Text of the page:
Residents of Westworth Village in Fort Worth are spending the weekend trying to salvage what they can from their homes, which were damaged or destroyed Thursday by a powerful explosion that obliterated a house on Watters Place.
The Fort Worth Fire Department said Friday it was still investigating the cause of the explosion, which critically injured a man in the house and left four other homes uninhabitable. The man’s name has not been made public, and neighbors who talked to the Star-Telegram indicated he was a newcomer on the block.
ATMOS Energy sent technicians to investigate the cause of the explosion, but Fort Worth Fire Battalion Chief James McAmis said Thursday, “honestly it’s too soon to say that it had anything to do with gas at all.”
Kristina Smith, who lives across the street from the house that exploded, said the blast knocked pictures from her walls and felt like a “shockwave that came through.”
“We’re super grateful to be alive,” she told the Star-Telegram.
Smith said she ran outside and saw the home across the street had blown up. She and some neighbors ran toward the other end of the street, checking on their neighbors as they went. Once Smith got to a safe distance, she called her father, Randy Smith, in Lake Charles, Louisiana.
Randy Smith said he heard the sound of emergency vehicles in the background when his daughter called and immediately headed for Westworth Village, nearly six hours away, to be with her.
Kristina Smith said her house suffered minimal damage. The blast pushed the front window in, but she was able to return home in the evening. Her father helped clean up nails and other debris from the yard.
Codi Tanksley, Smith’s next door neighbor, had just pulled out of his driveway and was at the other end of the street when the explosion happened. He said everything shook.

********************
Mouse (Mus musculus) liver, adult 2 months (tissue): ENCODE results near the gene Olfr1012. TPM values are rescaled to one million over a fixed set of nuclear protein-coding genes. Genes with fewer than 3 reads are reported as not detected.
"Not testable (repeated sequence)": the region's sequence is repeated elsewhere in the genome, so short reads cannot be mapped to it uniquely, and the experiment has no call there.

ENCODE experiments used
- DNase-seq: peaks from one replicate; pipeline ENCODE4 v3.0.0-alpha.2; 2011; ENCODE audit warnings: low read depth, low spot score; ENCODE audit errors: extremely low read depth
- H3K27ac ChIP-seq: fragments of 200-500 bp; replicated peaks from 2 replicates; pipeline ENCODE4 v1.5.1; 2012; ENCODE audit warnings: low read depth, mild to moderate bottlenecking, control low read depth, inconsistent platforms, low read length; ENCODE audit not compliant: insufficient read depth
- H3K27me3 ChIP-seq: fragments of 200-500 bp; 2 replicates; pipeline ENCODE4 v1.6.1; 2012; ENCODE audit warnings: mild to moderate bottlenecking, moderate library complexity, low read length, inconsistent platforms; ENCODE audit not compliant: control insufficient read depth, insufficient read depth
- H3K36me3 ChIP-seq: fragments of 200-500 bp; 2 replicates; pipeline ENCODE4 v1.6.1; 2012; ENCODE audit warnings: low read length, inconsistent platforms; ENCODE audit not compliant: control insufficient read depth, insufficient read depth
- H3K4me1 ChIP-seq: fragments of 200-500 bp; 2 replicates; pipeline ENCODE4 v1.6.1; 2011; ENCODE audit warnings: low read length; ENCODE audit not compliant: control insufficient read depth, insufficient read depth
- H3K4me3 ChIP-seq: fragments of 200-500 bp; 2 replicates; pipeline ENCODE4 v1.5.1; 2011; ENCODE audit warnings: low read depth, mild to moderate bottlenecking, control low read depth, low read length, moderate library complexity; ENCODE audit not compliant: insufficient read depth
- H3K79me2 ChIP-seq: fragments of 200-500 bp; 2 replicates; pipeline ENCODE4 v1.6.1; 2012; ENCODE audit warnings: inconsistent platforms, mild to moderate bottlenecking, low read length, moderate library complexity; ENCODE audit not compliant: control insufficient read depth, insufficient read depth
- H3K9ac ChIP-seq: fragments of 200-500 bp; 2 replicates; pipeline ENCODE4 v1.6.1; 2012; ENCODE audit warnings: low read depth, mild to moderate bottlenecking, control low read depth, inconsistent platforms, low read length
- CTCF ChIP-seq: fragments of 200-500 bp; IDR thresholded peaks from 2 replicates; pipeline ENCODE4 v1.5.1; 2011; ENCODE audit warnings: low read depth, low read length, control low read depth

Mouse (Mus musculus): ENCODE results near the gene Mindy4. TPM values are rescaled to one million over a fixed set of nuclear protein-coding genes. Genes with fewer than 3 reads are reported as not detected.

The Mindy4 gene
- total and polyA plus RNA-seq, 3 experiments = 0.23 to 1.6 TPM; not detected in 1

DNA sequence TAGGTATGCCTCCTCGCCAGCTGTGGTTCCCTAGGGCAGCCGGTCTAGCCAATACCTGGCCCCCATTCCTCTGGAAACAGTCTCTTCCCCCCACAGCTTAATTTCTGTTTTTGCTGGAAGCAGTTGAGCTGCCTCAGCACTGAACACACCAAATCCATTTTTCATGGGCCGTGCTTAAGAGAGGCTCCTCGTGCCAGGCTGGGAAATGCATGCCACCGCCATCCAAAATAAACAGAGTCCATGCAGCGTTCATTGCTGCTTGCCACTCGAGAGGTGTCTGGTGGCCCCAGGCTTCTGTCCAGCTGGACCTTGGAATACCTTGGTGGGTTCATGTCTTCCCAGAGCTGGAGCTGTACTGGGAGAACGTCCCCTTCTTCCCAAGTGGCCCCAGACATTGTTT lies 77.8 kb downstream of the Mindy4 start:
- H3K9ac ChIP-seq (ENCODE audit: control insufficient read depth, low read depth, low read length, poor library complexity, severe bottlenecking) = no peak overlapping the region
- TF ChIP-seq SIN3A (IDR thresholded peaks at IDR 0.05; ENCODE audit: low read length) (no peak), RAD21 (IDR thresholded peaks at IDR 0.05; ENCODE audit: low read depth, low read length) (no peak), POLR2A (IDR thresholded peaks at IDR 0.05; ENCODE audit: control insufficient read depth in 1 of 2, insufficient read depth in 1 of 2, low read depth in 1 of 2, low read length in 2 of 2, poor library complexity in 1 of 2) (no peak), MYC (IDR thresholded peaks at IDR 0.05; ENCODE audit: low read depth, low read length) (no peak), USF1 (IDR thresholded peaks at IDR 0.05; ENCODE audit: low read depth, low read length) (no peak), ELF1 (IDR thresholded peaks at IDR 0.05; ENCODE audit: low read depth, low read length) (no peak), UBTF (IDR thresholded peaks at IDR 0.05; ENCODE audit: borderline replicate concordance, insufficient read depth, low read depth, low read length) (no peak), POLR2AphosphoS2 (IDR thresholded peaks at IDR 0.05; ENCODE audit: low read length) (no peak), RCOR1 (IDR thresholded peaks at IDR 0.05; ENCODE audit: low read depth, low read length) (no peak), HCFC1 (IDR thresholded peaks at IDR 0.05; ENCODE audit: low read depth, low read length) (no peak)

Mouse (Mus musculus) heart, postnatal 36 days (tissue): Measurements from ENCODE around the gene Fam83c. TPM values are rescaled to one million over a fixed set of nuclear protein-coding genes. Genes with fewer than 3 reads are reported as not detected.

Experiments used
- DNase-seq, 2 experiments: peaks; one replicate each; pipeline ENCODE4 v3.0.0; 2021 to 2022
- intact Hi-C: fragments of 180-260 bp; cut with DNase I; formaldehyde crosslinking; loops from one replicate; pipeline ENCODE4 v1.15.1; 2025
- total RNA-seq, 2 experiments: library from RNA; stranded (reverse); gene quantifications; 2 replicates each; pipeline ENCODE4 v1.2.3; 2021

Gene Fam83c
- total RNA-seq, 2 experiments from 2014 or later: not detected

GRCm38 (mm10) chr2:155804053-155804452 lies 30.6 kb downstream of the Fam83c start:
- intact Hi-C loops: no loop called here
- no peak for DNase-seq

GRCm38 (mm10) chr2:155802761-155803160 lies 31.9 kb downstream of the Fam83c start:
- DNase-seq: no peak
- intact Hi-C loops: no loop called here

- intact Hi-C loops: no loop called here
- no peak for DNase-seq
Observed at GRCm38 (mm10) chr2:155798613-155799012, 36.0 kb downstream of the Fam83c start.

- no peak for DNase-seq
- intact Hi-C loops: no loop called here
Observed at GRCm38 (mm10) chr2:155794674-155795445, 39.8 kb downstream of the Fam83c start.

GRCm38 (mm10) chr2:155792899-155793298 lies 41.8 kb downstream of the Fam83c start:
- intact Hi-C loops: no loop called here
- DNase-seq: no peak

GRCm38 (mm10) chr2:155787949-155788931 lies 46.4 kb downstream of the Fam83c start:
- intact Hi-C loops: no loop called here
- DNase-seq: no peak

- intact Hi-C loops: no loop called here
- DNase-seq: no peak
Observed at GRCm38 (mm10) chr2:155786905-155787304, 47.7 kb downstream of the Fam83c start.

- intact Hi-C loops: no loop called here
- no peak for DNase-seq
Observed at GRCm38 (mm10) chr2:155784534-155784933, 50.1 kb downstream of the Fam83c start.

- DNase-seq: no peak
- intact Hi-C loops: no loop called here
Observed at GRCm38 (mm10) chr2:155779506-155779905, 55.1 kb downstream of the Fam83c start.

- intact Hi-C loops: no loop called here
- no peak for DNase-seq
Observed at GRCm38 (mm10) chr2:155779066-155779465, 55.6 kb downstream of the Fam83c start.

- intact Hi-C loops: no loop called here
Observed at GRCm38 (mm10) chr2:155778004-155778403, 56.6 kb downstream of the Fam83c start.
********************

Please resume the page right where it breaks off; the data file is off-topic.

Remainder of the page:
“It was literally a bomb that went off,” he said.
On Friday afternoon, Tanksley swept the street near the remains of the destroyed house. He told the Star-Telegram that the door of that house flew across the street on landed on the hood of his Toyota 4Runner. The force of the blast shattered thousands of dollars of Tanksley’s camera equipment.
The explosion also damaged the foundation of Amanda Keith’s home and displaced her family. On Friday afternoon, she loaded household items into her vehicle. She said she was trying to decide what to give away and what to put in storage.
A red tag proclaiming the house unsafe to occupy was slapped on the front of the structure.
Keith called it a hard situation because she doesn’t have relatives in the area who can help her. She and her fiance, her mother-in-law and her 11-year-old daughter are crammed into one room at a hotel where the Red Cross put them up for a couple of nights. She’s especially concerned how the displacement will affect her daughter.
“My daughter can’t have a Christmas,” she said.
Craig Strain, the owner of the four red-tagged houses, lives on the street behind Watters Place. He said he was going for his third cup of coffee Thursday morning when he heard the explosion. He remembers the time very clearly because his clock fell off the wall and stopped at 7:37 a.m. His first thought was that a transformer had blown up or there had been a missile strike.
Strain was the first to arrive at the scene of the explosion. He rushed into the wreckage and pulled out the occupant, who was severely burned. A CareFlight helicopter flew the victim to Parkland Hospital in Dallas, and as of Thursday evening he was still in critical condition.
Strain and Kendall Dugger, who handles maintenance and remodeling for the neighborhood, were working to repair damage on the uninhabitable houses. Strain said he thinks two of the homes may be able to pass inspection in a week. The damage is minor enough that they can do the repairs themselves.
Dugger told the Star-Telegram that one home had loose sheetrock on the ceiling, which wouldn’t take long to fix.
Dugger said he’s lived on Watters Place for about 12 years and that the street is usually quiet. It is a close-knit community where neighbors get together for barbecues.
“There’s no other (neighborhood) like it around,” he said.